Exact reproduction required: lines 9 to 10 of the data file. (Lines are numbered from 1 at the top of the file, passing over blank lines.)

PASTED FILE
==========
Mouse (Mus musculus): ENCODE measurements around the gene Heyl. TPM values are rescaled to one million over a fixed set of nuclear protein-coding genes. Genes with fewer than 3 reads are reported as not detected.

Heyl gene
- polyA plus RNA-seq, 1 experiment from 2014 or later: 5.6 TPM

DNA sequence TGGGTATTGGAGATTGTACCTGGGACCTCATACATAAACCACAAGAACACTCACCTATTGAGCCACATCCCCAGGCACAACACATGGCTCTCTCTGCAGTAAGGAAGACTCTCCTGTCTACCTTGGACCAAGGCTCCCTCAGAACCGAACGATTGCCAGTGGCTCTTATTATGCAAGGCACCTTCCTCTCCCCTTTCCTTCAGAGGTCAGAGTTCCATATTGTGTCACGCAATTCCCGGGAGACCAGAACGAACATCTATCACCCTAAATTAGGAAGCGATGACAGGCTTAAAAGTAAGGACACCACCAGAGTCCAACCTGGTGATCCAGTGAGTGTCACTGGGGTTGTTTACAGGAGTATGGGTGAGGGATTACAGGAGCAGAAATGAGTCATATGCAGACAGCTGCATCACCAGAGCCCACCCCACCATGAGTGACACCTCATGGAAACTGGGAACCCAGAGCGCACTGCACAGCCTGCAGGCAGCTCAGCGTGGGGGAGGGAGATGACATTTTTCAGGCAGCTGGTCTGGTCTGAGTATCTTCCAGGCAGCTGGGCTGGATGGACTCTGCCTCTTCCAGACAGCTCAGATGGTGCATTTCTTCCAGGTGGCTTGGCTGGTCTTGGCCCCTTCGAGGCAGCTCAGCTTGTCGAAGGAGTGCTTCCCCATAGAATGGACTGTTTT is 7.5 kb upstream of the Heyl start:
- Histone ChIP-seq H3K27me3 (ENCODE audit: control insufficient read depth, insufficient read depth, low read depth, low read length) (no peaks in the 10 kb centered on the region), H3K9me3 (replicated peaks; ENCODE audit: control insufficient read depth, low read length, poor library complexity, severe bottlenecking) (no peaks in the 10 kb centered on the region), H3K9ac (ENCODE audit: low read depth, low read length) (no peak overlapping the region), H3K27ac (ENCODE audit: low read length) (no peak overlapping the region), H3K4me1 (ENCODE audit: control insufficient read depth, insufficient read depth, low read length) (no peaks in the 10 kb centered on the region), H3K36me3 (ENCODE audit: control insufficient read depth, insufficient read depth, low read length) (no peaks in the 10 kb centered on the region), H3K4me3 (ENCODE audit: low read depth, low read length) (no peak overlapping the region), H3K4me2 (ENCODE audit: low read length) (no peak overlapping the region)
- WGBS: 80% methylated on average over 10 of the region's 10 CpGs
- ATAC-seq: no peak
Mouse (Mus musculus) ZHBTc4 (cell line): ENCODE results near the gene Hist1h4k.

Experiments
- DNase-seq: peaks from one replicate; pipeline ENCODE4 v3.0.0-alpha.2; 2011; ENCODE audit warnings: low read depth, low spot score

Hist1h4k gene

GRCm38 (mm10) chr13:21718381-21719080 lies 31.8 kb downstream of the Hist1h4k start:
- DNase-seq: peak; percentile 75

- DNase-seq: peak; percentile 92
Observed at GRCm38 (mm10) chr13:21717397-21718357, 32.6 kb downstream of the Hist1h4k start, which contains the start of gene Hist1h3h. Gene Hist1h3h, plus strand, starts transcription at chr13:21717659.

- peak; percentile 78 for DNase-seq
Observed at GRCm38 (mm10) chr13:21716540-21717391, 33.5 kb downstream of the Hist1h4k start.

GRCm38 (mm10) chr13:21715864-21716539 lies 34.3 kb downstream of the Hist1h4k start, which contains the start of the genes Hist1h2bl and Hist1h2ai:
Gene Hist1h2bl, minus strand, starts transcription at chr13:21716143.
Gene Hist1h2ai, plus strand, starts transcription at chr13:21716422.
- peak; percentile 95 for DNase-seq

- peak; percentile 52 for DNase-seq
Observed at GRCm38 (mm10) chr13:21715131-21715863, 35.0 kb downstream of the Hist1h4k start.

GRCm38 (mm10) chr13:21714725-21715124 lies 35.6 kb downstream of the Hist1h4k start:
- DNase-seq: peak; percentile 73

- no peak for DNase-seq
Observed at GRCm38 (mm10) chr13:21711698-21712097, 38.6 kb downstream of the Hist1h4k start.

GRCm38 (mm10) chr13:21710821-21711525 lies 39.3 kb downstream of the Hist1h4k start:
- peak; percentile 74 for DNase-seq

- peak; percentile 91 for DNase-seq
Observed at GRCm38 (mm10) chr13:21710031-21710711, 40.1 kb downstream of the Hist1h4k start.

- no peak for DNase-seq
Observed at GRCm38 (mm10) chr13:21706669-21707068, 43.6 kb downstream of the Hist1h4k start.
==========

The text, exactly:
Experiments
- DNase-seq: peaks from one replicate; pipeline ENCODE4 v3.0.0-alpha.2; 2011; ENCODE audit warnings: low read depth, low spot score